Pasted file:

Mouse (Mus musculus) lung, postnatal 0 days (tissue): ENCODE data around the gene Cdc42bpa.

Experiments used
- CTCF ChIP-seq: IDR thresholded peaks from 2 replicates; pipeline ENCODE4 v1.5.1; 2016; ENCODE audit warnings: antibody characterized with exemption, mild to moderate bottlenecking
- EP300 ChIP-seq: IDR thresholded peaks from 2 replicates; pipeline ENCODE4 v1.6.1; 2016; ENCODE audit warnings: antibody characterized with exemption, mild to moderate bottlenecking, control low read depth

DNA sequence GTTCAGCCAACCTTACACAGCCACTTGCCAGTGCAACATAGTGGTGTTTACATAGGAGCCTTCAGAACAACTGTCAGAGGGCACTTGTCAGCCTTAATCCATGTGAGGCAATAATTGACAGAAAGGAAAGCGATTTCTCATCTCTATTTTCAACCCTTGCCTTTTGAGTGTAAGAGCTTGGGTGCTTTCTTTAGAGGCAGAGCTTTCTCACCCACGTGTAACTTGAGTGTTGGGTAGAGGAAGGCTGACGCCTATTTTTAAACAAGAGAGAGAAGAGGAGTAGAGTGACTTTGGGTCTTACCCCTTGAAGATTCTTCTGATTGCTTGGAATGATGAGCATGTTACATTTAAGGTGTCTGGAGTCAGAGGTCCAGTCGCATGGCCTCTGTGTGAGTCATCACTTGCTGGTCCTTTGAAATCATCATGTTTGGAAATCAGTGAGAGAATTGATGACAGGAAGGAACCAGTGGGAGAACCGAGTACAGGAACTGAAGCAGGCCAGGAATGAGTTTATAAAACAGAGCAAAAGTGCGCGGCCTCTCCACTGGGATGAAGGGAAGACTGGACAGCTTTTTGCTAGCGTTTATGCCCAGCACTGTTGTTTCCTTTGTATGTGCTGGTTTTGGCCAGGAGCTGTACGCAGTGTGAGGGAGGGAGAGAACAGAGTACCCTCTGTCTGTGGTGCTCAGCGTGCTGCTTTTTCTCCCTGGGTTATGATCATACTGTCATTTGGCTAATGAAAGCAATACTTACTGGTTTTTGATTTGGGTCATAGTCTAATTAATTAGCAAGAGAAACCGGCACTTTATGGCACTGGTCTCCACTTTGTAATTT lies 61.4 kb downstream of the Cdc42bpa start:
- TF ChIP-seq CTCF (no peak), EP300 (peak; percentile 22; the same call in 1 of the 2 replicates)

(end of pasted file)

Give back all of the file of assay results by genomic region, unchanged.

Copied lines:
Mouse (Mus musculus) lung, postnatal 0 days (tissue): ENCODE data around the gene Cdc42bpa.

Experiments used
- CTCF ChIP-seq: IDR thresholded peaks from 2 replicates; pipeline ENCODE4 v1.5.1; 2016; ENCODE audit warnings: antibody characterized with exemption, mild to moderate bottlenecking
- EP300 ChIP-seq: IDR thresholded peaks from 2 replicates; pipeline ENCODE4 v1.6.1; 2016; ENCODE audit warnings: antibody characterized with exemption, mild to moderate bottlenecking, control low read depth

DNA sequence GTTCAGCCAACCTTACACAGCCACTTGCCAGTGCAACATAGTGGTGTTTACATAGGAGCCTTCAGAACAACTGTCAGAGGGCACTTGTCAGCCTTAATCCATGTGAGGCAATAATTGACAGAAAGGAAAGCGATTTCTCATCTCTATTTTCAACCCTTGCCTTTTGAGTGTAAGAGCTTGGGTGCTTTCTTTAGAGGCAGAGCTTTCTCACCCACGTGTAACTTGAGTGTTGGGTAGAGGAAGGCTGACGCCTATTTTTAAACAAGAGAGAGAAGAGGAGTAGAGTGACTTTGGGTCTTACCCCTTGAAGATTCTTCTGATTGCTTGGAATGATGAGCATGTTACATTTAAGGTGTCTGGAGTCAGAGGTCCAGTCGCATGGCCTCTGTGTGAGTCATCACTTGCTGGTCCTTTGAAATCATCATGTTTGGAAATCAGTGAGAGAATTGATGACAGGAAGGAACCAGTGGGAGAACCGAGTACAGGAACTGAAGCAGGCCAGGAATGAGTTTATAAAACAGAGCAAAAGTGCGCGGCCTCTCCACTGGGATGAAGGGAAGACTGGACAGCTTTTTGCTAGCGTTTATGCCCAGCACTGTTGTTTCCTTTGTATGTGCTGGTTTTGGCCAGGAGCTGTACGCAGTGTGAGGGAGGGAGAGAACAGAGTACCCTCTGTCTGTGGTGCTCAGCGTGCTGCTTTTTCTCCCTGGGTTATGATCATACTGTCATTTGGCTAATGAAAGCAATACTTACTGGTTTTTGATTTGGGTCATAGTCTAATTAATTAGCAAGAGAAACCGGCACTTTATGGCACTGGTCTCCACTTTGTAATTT lies 61.4 kb downstream of the Cdc42bpa start:
- TF ChIP-seq CTCF (no peak), EP300 (peak; percentile 22; the same call in 1 of the 2 replicates)